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Hunger Hormone Hacks

Meet Ghrelin and Leptin: you may not know them by name, but they know you. Ghrelin and Leptin are chemicals, or hormones, that we have in our bodies to regulate our weight and eating. Specifically, Leptin, made from fat cells, decreases the appetite, whereas Ghrelin increases the appetite and also affects body weight. As with most of our bodily functions, these hormones respond to how we treat ourselves—essentially, they are a blueprint for how we put what we put into our bodies.


Ghrelin is a hormone produced in the gut. It is often termed the hunger hormone and it travels through your bloodstream and to your brain, where it tells your brain to become hungry and seek out food. Ghrelin’s main function is to increase appetite. It makes you consume more food, take in more calories and store fat (1). In addition, it affects your sleep/wake cycle, reward-seeking behavior, taste sensation and carbohydrate metabolism (2). The higher your levels, the hungrier you get. The lower your levels, the more full you feel and the easier it is to eat fewer calories. So if you want to lose weight, lowering your ghrelin levels can be beneficial.


Leptin is a hormone that's produced by fat cells, and it works to suppress appetite in the brain. Because leptin is produced by fat cells, the amount of leptin released is directly related to the amount of body fat; so the more fat an individual has, the more leptin they will have circulating in their blood. Leptin levels increase if an individual increases their fat mass over a period of time and, similarly, leptin levels decrease if an individual decreases their fat mass over a period of time. Leptin has a profound effect when we lose weight and levels of the hormone fall. This stimulates a huge appetite and increases food intake (3). The hormone helps us to maintain our normal weight and unfortunately for dieters, makes it hard to lose those extra pounds!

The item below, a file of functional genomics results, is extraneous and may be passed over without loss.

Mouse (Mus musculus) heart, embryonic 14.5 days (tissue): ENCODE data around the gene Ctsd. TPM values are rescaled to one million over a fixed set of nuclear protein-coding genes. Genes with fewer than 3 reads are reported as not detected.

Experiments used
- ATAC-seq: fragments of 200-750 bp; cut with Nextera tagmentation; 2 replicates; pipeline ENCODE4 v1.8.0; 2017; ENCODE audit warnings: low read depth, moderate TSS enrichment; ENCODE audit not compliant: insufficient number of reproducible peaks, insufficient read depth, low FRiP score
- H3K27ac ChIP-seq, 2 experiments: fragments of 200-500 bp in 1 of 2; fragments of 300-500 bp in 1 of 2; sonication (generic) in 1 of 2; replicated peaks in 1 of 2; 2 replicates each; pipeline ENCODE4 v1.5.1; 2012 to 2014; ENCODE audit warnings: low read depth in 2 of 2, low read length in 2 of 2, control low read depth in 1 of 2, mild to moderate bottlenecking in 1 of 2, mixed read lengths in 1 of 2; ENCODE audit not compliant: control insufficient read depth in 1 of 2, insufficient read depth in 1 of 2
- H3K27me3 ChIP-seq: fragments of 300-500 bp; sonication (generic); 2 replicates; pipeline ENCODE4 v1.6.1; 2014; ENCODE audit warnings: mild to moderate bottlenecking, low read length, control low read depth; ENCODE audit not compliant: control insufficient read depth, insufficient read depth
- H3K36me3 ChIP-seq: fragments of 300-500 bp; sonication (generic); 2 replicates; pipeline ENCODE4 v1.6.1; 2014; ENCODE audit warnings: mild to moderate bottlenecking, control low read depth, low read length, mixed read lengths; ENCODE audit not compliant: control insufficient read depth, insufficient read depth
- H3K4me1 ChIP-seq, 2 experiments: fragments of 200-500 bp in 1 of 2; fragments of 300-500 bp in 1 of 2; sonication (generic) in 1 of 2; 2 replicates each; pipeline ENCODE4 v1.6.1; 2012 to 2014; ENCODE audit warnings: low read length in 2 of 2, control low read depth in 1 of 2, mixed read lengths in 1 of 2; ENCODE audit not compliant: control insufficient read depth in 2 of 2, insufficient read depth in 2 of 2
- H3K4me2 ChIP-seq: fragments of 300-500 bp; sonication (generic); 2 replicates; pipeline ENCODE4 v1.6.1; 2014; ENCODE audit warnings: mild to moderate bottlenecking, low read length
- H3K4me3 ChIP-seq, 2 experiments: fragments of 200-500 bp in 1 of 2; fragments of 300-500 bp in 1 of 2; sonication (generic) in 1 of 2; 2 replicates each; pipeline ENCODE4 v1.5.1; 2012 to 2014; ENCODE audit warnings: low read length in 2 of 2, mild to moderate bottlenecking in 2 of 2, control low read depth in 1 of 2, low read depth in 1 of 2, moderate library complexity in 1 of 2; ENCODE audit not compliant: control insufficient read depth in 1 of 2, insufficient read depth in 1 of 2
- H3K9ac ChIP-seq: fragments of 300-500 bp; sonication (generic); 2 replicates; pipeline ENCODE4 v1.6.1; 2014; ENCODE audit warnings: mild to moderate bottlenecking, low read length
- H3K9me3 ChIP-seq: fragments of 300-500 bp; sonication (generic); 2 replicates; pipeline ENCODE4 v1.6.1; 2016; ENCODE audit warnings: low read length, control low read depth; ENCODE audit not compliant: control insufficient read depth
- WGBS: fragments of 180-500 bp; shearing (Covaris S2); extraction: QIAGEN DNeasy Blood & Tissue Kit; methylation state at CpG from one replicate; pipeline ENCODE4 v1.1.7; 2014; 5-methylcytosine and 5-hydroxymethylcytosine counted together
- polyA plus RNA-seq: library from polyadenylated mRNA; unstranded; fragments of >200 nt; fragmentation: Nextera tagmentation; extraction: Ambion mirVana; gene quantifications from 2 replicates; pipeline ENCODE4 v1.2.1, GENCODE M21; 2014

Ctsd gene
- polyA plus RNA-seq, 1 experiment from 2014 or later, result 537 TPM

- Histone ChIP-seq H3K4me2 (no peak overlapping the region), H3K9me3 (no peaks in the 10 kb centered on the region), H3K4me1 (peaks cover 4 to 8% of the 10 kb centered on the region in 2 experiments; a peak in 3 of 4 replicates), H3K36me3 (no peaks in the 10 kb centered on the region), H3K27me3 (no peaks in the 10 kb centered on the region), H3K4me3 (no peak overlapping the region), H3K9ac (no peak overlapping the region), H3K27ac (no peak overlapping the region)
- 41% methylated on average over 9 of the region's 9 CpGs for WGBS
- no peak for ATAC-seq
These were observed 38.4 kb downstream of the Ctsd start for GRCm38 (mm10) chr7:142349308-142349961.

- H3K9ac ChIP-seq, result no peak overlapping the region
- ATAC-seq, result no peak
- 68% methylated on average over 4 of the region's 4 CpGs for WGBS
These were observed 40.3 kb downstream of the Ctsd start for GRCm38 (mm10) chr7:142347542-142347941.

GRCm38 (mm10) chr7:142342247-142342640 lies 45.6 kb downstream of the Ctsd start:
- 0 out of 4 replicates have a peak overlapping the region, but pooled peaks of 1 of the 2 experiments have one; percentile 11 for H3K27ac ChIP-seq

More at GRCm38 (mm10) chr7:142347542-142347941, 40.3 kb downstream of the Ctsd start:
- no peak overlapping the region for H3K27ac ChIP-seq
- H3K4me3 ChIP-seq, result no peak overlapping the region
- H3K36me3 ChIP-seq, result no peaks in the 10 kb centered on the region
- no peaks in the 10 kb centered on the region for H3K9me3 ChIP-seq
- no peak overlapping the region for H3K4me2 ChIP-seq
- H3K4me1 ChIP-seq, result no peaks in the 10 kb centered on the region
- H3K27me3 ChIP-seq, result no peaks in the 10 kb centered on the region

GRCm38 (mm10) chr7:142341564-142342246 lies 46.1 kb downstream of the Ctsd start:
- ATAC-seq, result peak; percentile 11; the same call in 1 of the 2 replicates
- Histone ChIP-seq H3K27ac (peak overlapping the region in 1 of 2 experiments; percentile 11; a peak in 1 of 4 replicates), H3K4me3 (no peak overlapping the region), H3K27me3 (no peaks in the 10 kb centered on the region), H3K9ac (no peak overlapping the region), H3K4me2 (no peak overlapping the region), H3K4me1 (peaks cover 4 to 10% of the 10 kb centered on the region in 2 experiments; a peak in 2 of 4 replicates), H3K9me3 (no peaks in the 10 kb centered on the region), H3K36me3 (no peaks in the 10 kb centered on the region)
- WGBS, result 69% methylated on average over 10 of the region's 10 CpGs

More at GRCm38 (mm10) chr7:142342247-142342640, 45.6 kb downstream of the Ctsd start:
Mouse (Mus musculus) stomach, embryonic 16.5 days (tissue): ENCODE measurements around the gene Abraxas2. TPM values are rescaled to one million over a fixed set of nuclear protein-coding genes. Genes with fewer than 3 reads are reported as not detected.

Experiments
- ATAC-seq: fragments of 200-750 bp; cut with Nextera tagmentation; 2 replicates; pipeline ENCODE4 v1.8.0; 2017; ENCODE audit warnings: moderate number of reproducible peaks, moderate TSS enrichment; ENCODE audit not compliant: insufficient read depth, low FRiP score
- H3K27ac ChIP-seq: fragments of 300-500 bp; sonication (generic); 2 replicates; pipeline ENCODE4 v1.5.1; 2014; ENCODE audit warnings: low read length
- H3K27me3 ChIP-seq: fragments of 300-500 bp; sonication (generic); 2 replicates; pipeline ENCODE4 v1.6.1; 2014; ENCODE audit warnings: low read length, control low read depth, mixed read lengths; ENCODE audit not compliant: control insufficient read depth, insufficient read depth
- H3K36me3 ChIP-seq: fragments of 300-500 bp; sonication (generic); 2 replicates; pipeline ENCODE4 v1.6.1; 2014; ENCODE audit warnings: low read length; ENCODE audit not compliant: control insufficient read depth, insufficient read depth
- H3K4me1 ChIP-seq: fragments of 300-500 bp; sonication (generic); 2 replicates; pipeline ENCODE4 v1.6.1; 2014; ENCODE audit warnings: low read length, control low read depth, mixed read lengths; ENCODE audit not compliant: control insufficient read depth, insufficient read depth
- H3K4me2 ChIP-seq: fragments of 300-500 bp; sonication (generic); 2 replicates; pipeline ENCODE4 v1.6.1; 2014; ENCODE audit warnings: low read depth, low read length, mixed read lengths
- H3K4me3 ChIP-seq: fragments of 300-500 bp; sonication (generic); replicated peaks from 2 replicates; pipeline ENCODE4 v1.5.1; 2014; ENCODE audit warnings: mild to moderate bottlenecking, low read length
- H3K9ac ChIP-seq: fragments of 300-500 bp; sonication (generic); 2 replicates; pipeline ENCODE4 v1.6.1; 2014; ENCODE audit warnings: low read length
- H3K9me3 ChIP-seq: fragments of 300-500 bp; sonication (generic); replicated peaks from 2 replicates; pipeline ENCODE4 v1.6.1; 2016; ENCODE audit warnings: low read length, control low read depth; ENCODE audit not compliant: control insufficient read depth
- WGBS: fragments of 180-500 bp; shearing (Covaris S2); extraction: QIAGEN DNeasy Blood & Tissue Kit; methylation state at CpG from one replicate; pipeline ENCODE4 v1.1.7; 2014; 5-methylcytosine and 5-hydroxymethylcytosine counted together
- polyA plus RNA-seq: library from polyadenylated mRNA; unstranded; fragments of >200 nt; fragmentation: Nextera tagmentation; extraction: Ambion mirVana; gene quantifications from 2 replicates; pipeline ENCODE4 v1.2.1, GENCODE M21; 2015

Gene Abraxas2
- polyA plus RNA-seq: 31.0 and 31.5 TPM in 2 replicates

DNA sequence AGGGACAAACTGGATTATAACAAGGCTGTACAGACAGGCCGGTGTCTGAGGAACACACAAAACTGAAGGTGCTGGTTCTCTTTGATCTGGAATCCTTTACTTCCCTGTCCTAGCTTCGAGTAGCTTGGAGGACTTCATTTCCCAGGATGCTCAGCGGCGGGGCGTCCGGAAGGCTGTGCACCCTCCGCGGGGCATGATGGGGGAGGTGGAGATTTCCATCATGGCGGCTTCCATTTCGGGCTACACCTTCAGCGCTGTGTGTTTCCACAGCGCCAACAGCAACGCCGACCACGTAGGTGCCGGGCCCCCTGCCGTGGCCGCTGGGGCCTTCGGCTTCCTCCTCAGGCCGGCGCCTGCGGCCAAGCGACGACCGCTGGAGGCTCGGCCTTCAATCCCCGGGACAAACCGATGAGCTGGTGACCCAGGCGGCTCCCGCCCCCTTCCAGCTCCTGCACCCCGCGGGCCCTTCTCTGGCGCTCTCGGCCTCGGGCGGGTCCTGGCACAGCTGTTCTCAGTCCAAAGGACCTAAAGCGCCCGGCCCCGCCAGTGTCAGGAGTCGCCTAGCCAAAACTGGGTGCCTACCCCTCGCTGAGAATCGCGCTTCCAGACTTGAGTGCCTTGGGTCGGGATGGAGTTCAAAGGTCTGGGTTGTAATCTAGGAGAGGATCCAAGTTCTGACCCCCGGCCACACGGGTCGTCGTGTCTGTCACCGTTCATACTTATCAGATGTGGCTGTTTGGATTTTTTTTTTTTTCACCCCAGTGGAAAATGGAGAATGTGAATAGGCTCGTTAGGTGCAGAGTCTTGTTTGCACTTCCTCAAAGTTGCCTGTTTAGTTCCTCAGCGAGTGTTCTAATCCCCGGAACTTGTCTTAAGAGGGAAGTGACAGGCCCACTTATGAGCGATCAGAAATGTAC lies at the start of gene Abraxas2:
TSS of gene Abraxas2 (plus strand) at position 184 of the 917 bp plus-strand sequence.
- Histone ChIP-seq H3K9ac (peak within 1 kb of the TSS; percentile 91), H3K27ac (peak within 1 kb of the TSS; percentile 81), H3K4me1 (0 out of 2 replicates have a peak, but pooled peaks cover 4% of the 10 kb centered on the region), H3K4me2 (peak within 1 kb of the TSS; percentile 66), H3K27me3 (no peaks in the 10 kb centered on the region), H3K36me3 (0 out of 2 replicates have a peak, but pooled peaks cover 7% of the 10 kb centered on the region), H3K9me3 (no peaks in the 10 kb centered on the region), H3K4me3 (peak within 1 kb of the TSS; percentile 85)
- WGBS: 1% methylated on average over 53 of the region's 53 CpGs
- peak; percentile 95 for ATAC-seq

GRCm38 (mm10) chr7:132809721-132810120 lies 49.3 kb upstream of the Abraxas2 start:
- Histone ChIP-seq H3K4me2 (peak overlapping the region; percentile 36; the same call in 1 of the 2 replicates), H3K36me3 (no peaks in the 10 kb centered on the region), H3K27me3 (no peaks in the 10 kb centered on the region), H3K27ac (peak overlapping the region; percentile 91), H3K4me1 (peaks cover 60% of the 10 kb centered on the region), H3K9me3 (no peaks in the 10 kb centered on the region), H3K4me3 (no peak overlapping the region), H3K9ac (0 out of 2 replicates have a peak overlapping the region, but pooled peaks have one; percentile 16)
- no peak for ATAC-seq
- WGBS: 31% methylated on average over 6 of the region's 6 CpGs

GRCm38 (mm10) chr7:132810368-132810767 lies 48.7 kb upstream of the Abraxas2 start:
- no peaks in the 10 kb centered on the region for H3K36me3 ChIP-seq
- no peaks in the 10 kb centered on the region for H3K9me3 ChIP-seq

Managing Appetite Hormones

The following tips can help stabilize hormone levels that affect hunger:

  1. Eat on a schedule: This helps prevent wide swings in appetite hormones, so you don't get overly hungry, and it reduces the likelihood you'll overeat, especially in the evening, which is when 90% of people are overeating. 
  2. Eat a high-protein breakfast: Eating breakfast helps stabilize hunger for the entire day. Protein reduces ghrelin levels best, and generally increases leptin activity too. 
  3. Get adequate sleep (generally seven to eight hours): When people get just two hours less sleep than what their body needs, their ghrelin levels will be higher the next day. Insufficient sleep also can negatively impact leptin and insulin levels.
  4. Commit to regular exercise: Physical activity not only burns calories but also can increase levels of certain satiety hormones, such as PYY and CRF (corticotropin releasing factor), and reduce leptin resistance (4).
  5. Eat a mix of macronutrients (carbs, protein, and fat) at meals and snacks: Protein is best at stimulating release of many satiety hormones, but carbohydrates and fat are more effective for stimulating certain satiety hormones, such as GIP (glucose-dependent insulinotropic polypeptide) and GLP-1, respectively (4).


  1. Klok MD, Jakobsdottir S, Drent ML. The role of leptin and ghrelin in the regulation of food intake and body weight in humans: a review. Obes Rev. 2007;8(1):21-34.
  2. Müller TD, Nogueiras R, Andermann ML, et al. Ghrelin. Mol Metab. 2015;4(6):437-460.
  3. Leptin. Yourhormones.info. Accessed October 11, 2021.

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